Most true crime documentaries look at cases of individual killings, but what makes Joshua Oppenheimer’s The Act of Killing so compelling is that it shows how easily society can be complicit in grave, unspeakable injustice. Produced by Werner Herzog and Morris himself, Oppenheimer interviews former members of Indonesian death squads, those responsible for the killing of 500,000 during the overthrow of then-President Sukarno. In one of the most audacious documentary techniques ever, these men act out their crimes by recreating them as scenes from classic Western and gangster films. The Act of Killing is simultaneously a clever critique of movie violence and a sobering look at our collective cultural sins. It’s a flat-out masterpiece.
3) Capturing the Friedmans (YouTube)
Capturing the Friedmans is a difficult movie to write about or recommend, simply because the less you know about it going in, the better. Director Andrew Jarecki is best known for directing The Jinx—the HBO docuseries that led to the arrest of Robert Durst, after the accused murdered famously confessed on camera—but this is still Jarecki’s finest hour. Jarecki’s feature debut (he’d previously been the composer for Felicity) deals with dueling sexual abuse allegations in an upstate New York family. Both a father and son are accused of sexual abuse, and the movie weaves between interviews with their accusers and home footage the two filmed during the trial. Capturing the Friedmans is both riveting and completely unforgettable.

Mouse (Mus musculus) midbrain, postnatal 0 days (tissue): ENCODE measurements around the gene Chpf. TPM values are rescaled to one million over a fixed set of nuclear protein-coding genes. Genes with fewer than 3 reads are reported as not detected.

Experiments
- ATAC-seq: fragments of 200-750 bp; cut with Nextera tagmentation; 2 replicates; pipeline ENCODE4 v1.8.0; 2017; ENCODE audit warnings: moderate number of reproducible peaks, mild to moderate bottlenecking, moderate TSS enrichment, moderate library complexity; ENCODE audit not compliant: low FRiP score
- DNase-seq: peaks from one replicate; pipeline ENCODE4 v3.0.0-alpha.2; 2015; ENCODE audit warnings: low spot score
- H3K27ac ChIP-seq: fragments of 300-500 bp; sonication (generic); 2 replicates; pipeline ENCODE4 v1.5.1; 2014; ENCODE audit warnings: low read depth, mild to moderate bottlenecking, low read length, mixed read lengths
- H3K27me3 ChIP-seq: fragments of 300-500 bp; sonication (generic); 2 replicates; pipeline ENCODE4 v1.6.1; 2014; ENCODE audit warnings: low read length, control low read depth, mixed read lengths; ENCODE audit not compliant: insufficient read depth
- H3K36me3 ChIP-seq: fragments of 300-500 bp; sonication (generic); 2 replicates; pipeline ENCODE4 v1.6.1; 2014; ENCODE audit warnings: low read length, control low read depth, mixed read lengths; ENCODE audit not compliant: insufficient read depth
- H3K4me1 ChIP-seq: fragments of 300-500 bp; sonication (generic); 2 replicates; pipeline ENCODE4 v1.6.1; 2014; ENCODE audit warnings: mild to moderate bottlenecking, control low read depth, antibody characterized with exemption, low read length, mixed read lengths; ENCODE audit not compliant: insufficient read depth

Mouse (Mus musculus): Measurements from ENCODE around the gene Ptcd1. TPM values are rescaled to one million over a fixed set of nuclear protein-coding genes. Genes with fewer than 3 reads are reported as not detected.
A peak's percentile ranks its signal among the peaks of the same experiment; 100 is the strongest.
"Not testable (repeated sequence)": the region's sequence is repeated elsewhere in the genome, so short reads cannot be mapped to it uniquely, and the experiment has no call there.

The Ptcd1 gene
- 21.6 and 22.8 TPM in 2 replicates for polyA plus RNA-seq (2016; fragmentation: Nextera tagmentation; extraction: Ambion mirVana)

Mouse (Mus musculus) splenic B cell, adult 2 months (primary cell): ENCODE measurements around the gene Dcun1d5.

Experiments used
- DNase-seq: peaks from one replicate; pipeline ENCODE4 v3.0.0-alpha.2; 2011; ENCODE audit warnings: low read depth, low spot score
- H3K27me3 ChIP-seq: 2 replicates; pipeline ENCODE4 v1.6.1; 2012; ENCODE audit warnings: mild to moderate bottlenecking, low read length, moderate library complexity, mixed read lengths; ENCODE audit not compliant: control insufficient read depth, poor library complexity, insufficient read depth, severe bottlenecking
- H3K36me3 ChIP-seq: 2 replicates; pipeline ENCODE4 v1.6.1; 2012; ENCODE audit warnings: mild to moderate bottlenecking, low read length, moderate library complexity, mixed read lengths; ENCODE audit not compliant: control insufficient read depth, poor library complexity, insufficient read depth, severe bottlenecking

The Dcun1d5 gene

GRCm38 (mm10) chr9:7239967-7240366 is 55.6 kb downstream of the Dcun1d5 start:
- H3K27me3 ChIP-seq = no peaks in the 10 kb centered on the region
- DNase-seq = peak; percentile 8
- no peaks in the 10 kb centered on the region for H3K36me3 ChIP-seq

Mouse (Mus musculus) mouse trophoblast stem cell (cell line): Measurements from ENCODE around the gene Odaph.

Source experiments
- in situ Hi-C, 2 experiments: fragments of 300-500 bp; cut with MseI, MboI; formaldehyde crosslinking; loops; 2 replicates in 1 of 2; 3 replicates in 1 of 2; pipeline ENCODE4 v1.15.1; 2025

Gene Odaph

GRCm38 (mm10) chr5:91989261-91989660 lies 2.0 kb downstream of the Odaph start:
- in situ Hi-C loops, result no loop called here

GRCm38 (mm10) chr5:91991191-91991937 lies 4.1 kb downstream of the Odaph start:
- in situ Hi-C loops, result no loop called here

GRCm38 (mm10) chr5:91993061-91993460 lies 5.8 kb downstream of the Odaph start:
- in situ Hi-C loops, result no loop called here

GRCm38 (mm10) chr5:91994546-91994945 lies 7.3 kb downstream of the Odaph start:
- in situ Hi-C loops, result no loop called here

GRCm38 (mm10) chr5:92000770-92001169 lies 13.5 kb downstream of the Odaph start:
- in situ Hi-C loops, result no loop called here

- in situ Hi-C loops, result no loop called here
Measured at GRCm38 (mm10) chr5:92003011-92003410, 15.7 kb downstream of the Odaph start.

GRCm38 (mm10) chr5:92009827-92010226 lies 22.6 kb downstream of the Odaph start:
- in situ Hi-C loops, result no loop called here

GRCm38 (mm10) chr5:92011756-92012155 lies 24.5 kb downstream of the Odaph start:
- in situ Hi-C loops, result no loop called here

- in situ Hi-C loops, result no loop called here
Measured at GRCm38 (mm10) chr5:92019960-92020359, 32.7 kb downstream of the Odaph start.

4) Crazy Love (Netflix)
The unbelievable romance between Burt Pugach and Linda Riss, a Bronx beauty 10 years his junior, is the kind of thing you can’t make up—nor would you want to. Pugach was still married to his first wife when the pair struck up an ill-fated romance in 1959. Riss ended the courtship after learning of his marital status, but the obsessive Pugach couldn’t accept her decision. He hired goons to disfigure her by dousing her face with lye, ensuring that she would never be able to leave him—as he would claim. Pugach would serve 14 years in prison for the attack, but the strategy surprisingly worked: When he was released, Riss was waiting for him. The two would later author a book together, called A Different Kind of Love Story.